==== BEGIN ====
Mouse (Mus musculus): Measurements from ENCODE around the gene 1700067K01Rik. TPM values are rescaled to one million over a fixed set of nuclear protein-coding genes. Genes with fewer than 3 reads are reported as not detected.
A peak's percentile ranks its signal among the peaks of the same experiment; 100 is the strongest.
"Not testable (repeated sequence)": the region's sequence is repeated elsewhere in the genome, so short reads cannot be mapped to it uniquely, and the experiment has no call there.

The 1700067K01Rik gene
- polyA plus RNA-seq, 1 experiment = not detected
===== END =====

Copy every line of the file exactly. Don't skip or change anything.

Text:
Mouse (Mus musculus): Measurements from ENCODE around the gene 1700067K01Rik. TPM values are rescaled to one million over a fixed set of nuclear protein-coding genes. Genes with fewer than 3 reads are reported as not detected.
A peak's percentile ranks its signal among the peaks of the same experiment; 100 is the strongest.
"Not testable (repeated sequence)": the region's sequence is repeated elsewhere in the genome, so short reads cannot be mapped to it uniquely, and the experiment has no call there.

The 1700067K01Rik gene
- polyA plus RNA-seq, 1 experiment = not detected